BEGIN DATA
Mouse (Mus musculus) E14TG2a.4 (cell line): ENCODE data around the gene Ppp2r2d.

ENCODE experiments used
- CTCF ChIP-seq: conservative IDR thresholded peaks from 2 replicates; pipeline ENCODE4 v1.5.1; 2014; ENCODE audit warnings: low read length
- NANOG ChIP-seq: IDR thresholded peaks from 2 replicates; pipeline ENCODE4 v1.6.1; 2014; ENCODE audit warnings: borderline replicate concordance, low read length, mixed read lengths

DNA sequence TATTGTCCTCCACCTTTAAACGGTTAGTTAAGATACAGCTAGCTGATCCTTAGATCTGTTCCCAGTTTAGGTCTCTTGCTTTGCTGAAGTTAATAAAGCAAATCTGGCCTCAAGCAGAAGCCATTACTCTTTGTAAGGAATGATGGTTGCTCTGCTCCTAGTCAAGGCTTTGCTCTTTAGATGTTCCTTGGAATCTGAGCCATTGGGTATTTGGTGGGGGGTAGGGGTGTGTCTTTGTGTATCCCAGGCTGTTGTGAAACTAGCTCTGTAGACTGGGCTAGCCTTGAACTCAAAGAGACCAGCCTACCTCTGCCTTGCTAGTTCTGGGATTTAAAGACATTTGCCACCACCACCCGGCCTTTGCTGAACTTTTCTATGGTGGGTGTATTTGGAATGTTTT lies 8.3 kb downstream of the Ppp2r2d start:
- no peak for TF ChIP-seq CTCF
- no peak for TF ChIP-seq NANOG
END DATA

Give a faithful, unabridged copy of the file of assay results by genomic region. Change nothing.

Mouse (Mus musculus) E14TG2a.4 (cell line): ENCODE data around the gene Ppp2r2d.

ENCODE experiments used
- CTCF ChIP-seq: conservative IDR thresholded peaks from 2 replicates; pipeline ENCODE4 v1.5.1; 2014; ENCODE audit warnings: low read length
- NANOG ChIP-seq: IDR thresholded peaks from 2 replicates; pipeline ENCODE4 v1.6.1; 2014; ENCODE audit warnings: borderline replicate concordance, low read length, mixed read lengths

DNA sequence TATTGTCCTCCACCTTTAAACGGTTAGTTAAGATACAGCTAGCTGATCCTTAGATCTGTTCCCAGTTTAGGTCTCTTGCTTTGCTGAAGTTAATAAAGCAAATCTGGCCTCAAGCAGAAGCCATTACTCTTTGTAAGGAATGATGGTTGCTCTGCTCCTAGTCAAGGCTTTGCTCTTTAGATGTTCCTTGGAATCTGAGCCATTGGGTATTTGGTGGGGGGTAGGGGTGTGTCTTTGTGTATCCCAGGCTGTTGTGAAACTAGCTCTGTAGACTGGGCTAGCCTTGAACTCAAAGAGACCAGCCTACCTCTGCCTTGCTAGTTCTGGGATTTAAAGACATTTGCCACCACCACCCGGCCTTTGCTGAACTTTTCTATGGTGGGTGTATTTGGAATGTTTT lies 8.3 kb downstream of the Ppp2r2d start:
- no peak for TF ChIP-seq CTCF
- no peak for TF ChIP-seq NANOG